Talking to Dr. Rajaram Tripathi can transport one to the rich world of ayurveda, and the more attention one paid, the bigger the world appears. His accomplishments, culminated with consistent struggles, have made his anecdotal experiences rather mesmerizing. His struggles and achievements are distinct as they manifest the success story scripted by a hardened man in a troubled land in India. And the land is the verdant, Naxal-ridden district of Bastar in Chhattisgarh.
Dr. Tripathi, a banker-turned-agri entrepreneur born and bred in Bastar, has scripted his story with herbal plants cultivation and processing them to various products. Remarkably, he has transformed a cottage industry with one farm into a 10 acre, Rs 40-crore-a-year herbal empire named Maa Danteshwari Herbal Products (MDHP). Maa Danteshwari is the tribal nature goddess worshipped in the area.
It was during his tenure as a banker, he was introduced to the miserable side of the Indian agriculture. “When I was working in a bank, then a lot of young people would come to the bank seeking clerical jobs. But upon investigation, I discovered that they all were people from farming families. So the plight of the farmers motivated me to start a fruitful way of doing agriculture,” Dr. Tripathi explains.
Through extensive research and market surveys MDHP was able to identify tens of medicinal and aromatic plants. But safed musli, stevia, ashwagandha, satavari, annatto-bixa and bramhi remain some of the prominent plants which are used in manufacturing organic herbal supplements such as Power-On and Memory-On, herbal tea and Musli Amrit.
“We have products that have medicinal uses, lifestyle usage as well as for general well-being. There are 22 natural and organic health products in the market and they are nutraceuticals, feed supplements, anti diabetic and anti obesity products,” the CEO elaborates. He also claims that the company has developed variety of plants such as MDB 13 and 14 for Safed Musli chlorophytum borivilianum, the former is ‘high yielding, lives longer disease-resistant and requires little water’, and MDS 14 (Stevia), ‘popular for high percentage of stevioside and rebaudioside’.
For an agro enterprise operating from a remote and disturbed part of the country, MDPH has considered all the vital aspects required in an active operation. For storage, the company has six warehouses with 8,000 tons capacity, two processing units for raw herbs in Kondagon, Bastar, Chhattisgarh. “The period of freshness for green herbs is 90 days and the dry herbs last up to 24 months,” he says. Apart from cultivation and processing, the company also offers multiple services from training to marketing, conversion of farmers to organic farming certification, documentation, export and technology transfer.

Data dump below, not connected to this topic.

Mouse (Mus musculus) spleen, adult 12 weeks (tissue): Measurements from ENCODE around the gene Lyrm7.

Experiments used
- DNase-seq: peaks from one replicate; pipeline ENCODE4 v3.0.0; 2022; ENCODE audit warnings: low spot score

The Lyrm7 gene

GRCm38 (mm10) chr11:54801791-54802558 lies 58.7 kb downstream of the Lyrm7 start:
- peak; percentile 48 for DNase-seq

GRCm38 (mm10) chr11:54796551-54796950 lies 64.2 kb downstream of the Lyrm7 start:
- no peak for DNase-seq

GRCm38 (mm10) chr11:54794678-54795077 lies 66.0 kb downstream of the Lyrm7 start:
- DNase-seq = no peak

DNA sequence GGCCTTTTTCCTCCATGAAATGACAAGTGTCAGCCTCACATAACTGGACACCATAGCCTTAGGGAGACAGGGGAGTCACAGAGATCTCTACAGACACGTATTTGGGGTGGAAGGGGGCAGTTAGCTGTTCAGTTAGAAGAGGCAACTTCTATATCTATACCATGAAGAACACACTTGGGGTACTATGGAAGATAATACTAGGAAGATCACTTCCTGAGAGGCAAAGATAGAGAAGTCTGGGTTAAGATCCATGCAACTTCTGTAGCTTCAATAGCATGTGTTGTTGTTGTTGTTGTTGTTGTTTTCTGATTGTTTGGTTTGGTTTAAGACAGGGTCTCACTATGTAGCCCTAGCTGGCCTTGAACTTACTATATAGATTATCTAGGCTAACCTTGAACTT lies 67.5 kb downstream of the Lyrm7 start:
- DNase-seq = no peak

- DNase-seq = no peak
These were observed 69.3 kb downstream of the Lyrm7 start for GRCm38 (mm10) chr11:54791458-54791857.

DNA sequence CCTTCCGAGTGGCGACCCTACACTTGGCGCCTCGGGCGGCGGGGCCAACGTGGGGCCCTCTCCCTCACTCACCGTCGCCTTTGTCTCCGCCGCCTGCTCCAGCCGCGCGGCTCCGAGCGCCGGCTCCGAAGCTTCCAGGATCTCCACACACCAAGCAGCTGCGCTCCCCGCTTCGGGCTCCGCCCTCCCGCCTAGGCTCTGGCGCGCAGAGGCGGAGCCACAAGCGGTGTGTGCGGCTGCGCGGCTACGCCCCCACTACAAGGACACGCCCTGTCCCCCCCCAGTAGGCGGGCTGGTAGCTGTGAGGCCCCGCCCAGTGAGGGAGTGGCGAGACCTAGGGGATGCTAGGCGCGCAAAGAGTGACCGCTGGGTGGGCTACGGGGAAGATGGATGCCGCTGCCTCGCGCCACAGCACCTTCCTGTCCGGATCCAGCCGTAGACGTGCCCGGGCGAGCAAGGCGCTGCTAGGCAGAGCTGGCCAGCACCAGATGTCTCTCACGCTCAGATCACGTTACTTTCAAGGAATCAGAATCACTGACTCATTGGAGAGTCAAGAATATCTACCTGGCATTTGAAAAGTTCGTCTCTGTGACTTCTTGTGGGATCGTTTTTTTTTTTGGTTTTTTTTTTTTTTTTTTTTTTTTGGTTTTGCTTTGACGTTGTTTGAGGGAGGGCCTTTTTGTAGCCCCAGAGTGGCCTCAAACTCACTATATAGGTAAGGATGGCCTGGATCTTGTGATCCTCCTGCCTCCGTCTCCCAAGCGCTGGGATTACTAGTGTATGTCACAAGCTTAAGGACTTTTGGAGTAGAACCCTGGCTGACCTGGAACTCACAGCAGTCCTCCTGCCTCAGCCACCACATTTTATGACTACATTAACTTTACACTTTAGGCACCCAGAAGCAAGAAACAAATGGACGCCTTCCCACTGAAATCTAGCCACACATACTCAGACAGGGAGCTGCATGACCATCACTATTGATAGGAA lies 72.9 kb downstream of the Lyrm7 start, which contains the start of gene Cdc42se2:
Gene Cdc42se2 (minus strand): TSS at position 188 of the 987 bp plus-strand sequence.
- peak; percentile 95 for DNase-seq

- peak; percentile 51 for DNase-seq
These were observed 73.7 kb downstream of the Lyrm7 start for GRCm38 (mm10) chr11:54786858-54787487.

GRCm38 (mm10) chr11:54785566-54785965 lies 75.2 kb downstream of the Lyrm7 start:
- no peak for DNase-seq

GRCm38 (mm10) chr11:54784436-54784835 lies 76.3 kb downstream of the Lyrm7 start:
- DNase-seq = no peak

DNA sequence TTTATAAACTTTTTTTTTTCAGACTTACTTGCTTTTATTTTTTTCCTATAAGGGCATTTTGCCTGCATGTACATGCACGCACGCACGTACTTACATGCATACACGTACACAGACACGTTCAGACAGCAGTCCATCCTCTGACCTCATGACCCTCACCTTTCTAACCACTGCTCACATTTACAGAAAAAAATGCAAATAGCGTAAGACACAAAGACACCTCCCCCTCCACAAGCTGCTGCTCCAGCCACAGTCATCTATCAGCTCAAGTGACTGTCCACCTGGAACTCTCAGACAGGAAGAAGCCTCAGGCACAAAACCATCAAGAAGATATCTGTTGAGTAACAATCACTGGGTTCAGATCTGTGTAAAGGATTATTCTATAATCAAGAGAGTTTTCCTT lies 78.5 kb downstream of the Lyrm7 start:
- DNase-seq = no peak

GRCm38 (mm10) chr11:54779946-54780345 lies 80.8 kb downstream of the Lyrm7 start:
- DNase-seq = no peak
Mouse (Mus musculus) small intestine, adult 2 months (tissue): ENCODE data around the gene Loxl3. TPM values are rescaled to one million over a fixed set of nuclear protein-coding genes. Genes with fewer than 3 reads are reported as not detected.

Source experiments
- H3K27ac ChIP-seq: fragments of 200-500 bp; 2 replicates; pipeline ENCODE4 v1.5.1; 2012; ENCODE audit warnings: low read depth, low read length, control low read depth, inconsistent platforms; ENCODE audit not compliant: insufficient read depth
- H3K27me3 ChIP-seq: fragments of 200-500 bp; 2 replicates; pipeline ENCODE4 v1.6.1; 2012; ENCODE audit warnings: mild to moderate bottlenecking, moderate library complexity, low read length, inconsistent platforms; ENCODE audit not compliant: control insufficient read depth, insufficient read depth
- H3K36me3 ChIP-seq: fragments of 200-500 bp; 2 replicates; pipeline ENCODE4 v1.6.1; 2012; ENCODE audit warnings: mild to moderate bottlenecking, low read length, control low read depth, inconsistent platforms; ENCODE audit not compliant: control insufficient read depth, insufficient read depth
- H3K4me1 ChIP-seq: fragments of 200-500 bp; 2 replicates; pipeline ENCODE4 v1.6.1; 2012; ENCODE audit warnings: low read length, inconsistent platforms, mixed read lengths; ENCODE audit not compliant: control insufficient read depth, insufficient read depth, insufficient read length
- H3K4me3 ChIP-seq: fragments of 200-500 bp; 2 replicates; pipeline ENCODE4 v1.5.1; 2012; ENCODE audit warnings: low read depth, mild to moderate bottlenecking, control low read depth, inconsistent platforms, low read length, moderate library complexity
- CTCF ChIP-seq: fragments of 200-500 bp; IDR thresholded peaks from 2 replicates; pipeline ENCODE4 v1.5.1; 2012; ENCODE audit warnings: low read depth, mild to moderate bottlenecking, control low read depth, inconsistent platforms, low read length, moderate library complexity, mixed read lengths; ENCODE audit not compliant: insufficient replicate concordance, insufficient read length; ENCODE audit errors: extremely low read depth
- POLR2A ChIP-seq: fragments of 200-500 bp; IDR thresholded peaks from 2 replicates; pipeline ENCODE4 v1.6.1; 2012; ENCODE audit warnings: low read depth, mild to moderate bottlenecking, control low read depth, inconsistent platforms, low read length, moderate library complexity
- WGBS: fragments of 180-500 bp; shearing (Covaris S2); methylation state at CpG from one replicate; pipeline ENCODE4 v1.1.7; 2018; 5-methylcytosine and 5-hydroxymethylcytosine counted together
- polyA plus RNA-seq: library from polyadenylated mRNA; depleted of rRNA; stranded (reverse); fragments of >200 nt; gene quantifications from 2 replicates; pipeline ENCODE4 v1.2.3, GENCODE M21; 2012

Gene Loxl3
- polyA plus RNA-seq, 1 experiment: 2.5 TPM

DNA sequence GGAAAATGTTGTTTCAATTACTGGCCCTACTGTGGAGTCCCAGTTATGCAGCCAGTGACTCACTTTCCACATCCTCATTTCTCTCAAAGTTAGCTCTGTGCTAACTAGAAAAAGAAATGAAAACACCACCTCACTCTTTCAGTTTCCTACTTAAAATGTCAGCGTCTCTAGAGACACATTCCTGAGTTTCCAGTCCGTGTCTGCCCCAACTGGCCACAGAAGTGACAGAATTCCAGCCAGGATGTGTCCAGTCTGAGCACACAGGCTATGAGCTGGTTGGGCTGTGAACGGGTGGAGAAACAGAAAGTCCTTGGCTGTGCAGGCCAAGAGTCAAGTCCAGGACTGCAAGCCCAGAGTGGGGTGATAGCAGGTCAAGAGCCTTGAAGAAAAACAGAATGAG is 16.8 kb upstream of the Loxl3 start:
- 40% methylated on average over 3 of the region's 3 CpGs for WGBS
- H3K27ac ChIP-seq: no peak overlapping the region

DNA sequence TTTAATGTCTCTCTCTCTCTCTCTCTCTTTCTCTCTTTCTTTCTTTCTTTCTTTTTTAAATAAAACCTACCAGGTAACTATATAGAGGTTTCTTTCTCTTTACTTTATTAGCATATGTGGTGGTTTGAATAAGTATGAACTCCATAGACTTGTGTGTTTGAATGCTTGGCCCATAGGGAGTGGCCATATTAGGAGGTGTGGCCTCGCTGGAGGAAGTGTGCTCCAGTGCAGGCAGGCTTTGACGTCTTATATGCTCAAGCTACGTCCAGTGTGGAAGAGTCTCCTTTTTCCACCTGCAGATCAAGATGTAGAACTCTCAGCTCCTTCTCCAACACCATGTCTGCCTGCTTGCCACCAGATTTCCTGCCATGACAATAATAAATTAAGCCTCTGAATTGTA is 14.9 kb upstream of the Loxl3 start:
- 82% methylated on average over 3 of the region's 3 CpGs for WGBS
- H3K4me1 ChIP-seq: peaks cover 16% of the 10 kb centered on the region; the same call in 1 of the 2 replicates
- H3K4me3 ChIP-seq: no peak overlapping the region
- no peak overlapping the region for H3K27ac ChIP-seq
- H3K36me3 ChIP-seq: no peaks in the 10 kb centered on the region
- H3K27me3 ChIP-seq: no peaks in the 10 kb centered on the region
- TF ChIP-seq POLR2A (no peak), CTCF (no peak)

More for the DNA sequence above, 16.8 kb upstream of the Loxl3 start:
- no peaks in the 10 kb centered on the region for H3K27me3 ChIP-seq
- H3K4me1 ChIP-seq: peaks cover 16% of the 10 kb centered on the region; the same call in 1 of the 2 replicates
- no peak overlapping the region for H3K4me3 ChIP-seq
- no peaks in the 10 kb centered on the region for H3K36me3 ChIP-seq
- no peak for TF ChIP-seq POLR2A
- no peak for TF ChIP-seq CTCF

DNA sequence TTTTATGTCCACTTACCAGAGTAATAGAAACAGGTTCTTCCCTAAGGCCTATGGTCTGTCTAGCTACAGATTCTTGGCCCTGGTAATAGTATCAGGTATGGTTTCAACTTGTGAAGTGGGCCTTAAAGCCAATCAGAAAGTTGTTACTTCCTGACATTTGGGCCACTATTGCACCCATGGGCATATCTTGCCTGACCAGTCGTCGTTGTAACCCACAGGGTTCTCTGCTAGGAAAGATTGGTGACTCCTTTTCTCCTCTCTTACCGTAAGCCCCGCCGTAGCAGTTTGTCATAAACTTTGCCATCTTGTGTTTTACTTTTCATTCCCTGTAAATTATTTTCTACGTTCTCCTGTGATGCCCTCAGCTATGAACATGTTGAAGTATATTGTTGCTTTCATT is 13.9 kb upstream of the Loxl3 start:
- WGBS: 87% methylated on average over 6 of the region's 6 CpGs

In 2002, to promote the products, MDHP has established Organic Herbal Farmers National organization as a marketing platform for their products as well as for the farmers. It has also been participating in international organic trade fairs to promote its products. Today, MDHP employs 300 tribal families and works with around 22,000 farmers. However, despite its recognition and consistent efforts to reach out to more markets, the herbal entrepreneur claims that the company still faces lack of funds, banks’ reluctance to finance, commercially viable agro technology, market and middle men dominating the market, to mention a few.
A modest Dr. Tripathi remarks that his journey is in ‘early stage’, but he is quite content with the fact that the awareness about the value of organic herbal farming is on the rise. “Thousands of farmers of Bastar have opted organic farming and their lives have changed. We believe that more youths will be drawn to this, and with the creation of more employment they will shun terrorism in Chhattisgarh’s red corridor,” he opines.